What did you do today?

September 30, 2014

To the uninitiated, it sounds like such a simple question: “What did you do today?” And really, it is simple. It’s the answer that’s complicated.

Some days the answer is complicated because the day was spent dealing with symptoms, but other days the complication comes from a reality that is so different from that of my peers. That’s how it was one day last week.

I’ve started dating someone, and I’m trying a new approach: honesty. Ok, filtered honesty, but I’m trying not to filter too much. The filter is limited to certain symptoms. There’s no need to mention pooping my pants at this stage of the relationship, for example. I’m trying to share everything else. But that gets complicated.

I asked “What did you do yesterday?” in an email this morning and he responded by telling me about getting together with some friends after work. Yeah, that’s what my answers used to look like, too. Not now.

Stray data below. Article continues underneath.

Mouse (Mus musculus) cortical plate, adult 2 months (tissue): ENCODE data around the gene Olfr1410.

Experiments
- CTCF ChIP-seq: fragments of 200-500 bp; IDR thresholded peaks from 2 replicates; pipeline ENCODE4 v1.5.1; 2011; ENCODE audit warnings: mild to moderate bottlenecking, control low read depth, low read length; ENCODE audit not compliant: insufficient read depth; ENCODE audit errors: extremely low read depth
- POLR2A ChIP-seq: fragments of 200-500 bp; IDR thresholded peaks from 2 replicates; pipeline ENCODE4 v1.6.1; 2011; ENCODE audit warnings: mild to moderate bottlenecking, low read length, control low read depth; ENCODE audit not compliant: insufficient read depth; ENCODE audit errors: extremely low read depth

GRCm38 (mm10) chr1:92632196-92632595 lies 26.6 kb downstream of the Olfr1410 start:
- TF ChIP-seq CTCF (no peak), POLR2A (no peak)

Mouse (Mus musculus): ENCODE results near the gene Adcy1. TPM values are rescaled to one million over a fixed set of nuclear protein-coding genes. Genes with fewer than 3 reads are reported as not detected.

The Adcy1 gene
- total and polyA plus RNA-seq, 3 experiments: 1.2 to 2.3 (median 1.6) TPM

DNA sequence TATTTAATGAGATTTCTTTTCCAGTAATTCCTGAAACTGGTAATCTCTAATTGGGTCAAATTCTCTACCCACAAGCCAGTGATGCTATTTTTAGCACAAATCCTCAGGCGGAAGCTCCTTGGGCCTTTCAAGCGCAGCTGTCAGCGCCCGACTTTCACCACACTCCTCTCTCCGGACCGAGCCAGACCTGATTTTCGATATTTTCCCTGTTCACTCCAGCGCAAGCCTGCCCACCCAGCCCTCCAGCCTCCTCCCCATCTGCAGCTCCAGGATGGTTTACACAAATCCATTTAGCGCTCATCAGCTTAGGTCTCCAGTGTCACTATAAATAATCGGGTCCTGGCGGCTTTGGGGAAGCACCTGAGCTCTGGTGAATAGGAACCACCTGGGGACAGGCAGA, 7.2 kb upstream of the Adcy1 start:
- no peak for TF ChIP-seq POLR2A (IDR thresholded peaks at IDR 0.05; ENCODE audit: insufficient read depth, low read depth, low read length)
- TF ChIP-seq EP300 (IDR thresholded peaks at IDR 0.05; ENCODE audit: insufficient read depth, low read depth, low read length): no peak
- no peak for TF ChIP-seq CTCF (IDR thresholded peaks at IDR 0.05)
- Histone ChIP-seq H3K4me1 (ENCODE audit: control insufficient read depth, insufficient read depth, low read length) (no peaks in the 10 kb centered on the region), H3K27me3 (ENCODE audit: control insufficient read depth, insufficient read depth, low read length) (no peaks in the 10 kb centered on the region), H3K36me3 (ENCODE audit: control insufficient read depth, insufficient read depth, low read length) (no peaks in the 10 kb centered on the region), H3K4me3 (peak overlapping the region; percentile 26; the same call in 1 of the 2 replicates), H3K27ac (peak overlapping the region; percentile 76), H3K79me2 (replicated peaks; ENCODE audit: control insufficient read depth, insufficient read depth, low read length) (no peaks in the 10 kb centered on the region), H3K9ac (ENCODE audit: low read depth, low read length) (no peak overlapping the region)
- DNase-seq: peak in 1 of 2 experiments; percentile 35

When he asked me last week, I answered honestly: I bought groceries, did some medical research, pulled together paperwork for my food stamps application, and washed a bunch of dishes. I did a few other niggly things, but those were the main ones. Groceries and dishes are familiar to most of us, but medical research and food stamps? Um, not so much. He was surprised when I mentioned the food stamp paperwork (actually, it’s called SNAP now, but whatever.) But when he thought about it, of course he realized that if I don’t have much income coming in, then of course I qualify for and need food stamps. As for the medical research, he has no idea how much time I spend on that. I tried to explain a little bit. He loves that I’ve taken matters into my own hands by doing my own research. He just doesn’t understand how hard it is. He doesn’t know about brain fog. I’ve tried to explain it, but he hasn’t witnessed it (it hasn’t been too bad since we started dating, and I usually hide it well.) Besides, you can’t really understand brain fog unless you experience it yourself. He doesn’t see how exhausting reading can be. He doesn’t know that I don’t just read an occasionally newspaper article – I follow blogs and Facebook groups, I read news articles and web sites. I read entire books from the library. I spend so many hours on this, it would shock him. He’ll learn in time, I’m sure.